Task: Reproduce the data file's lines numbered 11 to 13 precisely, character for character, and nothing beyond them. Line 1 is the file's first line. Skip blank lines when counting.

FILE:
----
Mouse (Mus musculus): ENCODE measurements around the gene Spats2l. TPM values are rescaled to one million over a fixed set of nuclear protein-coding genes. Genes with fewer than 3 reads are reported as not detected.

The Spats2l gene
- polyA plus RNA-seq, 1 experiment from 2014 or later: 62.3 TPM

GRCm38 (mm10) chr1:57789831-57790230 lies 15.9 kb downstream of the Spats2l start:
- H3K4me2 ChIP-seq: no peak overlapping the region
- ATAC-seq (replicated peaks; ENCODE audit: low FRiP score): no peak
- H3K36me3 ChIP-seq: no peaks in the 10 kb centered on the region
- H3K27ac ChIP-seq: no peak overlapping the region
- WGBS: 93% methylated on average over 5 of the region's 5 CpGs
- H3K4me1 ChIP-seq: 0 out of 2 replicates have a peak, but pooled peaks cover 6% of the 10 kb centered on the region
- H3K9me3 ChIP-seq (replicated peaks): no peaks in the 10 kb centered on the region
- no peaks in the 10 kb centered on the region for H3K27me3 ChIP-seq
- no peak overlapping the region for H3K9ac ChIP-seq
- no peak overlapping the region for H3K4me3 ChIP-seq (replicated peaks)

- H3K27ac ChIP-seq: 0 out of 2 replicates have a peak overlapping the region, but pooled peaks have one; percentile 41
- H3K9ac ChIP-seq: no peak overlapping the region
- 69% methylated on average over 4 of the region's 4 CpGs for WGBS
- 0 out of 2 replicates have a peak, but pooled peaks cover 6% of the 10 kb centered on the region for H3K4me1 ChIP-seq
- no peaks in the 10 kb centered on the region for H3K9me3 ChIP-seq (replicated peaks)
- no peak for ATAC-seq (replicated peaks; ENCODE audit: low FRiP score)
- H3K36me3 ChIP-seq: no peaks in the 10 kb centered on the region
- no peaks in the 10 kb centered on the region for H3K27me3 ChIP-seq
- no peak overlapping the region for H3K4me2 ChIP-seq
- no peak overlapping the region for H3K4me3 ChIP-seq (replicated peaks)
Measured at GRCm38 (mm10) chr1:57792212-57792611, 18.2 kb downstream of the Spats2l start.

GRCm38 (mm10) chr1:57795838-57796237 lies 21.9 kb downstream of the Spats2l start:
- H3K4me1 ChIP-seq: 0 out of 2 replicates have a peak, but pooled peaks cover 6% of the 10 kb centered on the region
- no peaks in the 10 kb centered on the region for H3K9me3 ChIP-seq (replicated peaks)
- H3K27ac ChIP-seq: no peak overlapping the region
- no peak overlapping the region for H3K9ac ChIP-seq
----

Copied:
- H3K9me3 ChIP-seq (replicated peaks): no peaks in the 10 kb centered on the region
- no peaks in the 10 kb centered on the region for H3K27me3 ChIP-seq
- no peak overlapping the region for H3K9ac ChIP-seq